The council should ask: Was the proposed policy vetted by the Office of Constitutional Policing? Was it exposed to and discussed with the communities most affected by the police use of military equipment as stated in the preamble to AB 481?

We look forward to the council’s deliberations and contribution toward a second draft policy statement aimed at satisfying the community-centric requirements of AB 481.

Council Meeting July 5

When the agenda item was called on July 5,  City Attorney Charles Parkin asked that it be withdrawn.

He said, “it is our understanding the intent of assembly bill 481 is to have the list available for inspection by the public for 30 days prior to the council's discussion and it's come to our attention that the list was amended on Friday to add one additional piece of equipment. We ask that this item be continued to allow the revised list to be made public for the entire 30 day comment period, and then be brought back to the council at that time.”

A motion to withdraw was approved by the full council.

Stephen Downing is a resident of Long Beach and a retired LAPD deputy chief of police.

[Editors Note: This story, originally published on July 4 was updated on July 6. The Beachcomber will report on the outcome of the policy issues as discussed by council when the issue is either returned to council or when the LBPD publishes a revised proposed policy.]

Those contributing to the analysis, comments and recommendations made in the letter to the mayor and council include:

Greg Buhl, attorney and head researcher at CheckLBPD.

John Lindsay-Poland, co-director, California Healing Justice program

Jennifer Tu, American Friends Service Committee



How convenient that this item is scheduled immediately after a long holiday. This continues a long tradition of lack of transparency and accountability and of attempting to hide, misrepresent, and attempts to schedule major decisions immediately before or after long holidays or at times that are inconvenient for our working residents. Shame on you, Mayor Robert Garcia. Shame on every Councilmember. Shame on the City Manager.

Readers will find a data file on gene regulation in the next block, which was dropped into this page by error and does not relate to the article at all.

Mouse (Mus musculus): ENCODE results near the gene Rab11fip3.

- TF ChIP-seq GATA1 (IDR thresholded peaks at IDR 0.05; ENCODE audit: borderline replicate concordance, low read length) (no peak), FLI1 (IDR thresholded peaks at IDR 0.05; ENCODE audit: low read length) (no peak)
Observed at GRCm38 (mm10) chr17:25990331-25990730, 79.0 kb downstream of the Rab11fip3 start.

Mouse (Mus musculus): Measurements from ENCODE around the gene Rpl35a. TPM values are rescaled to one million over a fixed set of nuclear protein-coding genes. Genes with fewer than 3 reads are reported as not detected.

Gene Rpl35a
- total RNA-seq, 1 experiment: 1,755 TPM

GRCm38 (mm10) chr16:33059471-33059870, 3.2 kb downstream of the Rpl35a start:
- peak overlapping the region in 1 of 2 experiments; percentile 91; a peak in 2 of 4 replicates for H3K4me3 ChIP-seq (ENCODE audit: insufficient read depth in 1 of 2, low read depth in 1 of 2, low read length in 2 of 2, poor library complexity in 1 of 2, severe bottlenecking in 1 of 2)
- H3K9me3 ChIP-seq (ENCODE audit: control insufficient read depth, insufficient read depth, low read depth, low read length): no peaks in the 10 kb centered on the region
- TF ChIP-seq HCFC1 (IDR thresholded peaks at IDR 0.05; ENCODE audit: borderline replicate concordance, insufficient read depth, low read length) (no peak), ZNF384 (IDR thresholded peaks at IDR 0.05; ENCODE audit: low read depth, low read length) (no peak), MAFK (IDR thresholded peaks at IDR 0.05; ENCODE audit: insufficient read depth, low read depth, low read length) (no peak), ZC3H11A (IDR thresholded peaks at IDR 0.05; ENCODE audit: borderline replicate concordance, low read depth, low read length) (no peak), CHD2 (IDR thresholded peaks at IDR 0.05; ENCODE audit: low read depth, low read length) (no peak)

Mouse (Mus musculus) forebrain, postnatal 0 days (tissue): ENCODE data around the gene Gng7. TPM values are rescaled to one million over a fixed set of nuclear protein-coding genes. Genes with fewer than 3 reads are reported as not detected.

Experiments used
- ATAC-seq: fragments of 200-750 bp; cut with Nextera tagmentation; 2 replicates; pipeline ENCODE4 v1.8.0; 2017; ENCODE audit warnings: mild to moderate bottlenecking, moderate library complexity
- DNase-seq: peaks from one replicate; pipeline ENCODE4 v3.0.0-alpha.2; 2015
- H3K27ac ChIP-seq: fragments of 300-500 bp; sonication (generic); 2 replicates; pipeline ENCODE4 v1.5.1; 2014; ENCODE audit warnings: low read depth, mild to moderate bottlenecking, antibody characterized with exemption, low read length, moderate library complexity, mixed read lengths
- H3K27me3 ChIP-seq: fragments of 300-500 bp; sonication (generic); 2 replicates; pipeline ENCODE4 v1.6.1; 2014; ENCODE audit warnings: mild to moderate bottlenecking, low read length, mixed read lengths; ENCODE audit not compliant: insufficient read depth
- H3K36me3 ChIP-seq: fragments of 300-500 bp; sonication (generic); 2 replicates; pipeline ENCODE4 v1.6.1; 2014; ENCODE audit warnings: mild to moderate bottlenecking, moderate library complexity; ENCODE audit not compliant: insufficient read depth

WHY is taxpayers’ money being used by the Police Department to purchase military equipment? How is this OK with City Council?

Corruption, Deception and Incompetence in the city of Long Beach, you don't say!!! What else is new?

The average of $12 million per year Long Beach spends on police misconduct settlements is taken out of General Fund, and NOT the police department budget. Before the Long Beach Police Department spends one cent on military weapons, they first need to have their police misconduct settlements charged against the Police Department budget. That way there is at least SOME incentive by the Police Department to minimize their misconduct settlements in order to be able to buy more of their military death toys.

Add new comment


Copyright 2022 Beeler & Associates.

All rights reserved. Contents may not be reproduced or transmitted – by any means – without publisher's written permission.